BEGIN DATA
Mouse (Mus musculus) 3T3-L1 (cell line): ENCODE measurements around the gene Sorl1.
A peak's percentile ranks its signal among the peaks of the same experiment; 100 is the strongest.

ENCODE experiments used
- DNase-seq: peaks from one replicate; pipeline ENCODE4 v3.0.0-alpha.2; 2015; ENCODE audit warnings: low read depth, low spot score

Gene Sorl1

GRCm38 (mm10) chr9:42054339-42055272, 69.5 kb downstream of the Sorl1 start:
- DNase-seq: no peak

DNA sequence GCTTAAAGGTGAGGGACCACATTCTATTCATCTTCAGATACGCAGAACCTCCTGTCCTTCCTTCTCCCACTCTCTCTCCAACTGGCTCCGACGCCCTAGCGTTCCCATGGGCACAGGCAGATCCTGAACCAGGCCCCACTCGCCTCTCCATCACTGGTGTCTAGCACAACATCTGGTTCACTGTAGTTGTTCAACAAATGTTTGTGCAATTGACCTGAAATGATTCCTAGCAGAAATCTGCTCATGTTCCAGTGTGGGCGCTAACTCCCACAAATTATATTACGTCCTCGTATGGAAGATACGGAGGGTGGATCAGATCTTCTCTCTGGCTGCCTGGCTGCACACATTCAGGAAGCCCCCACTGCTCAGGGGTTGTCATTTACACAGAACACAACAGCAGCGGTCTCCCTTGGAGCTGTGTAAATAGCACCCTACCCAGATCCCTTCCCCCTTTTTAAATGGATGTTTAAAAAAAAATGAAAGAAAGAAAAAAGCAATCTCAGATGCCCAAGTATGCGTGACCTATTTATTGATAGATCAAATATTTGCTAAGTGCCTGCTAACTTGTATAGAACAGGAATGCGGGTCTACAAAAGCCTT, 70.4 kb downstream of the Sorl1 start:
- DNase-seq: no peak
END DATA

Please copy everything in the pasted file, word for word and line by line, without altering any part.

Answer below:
Mouse (Mus musculus) 3T3-L1 (cell line): ENCODE measurements around the gene Sorl1.
A peak's percentile ranks its signal among the peaks of the same experiment; 100 is the strongest.

ENCODE experiments used
- DNase-seq: peaks from one replicate; pipeline ENCODE4 v3.0.0-alpha.2; 2015; ENCODE audit warnings: low read depth, low spot score

Gene Sorl1

GRCm38 (mm10) chr9:42054339-42055272, 69.5 kb downstream of the Sorl1 start:
- DNase-seq: no peak

DNA sequence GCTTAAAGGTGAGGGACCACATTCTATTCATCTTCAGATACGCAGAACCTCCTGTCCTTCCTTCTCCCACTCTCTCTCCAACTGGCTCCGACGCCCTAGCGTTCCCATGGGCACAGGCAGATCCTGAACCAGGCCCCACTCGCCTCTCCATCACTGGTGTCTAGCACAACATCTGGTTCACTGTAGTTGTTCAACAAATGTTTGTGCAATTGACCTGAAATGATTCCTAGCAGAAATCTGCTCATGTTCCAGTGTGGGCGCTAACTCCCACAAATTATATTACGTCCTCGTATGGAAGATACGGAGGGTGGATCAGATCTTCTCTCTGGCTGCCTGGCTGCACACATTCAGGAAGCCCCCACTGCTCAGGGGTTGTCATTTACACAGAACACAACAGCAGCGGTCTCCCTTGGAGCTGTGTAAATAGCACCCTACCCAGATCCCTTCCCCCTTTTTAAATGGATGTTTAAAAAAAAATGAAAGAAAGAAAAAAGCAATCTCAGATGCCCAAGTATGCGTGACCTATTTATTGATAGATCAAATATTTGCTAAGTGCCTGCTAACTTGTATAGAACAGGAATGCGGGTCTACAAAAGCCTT, 70.4 kb downstream of the Sorl1 start:
- DNase-seq: no peak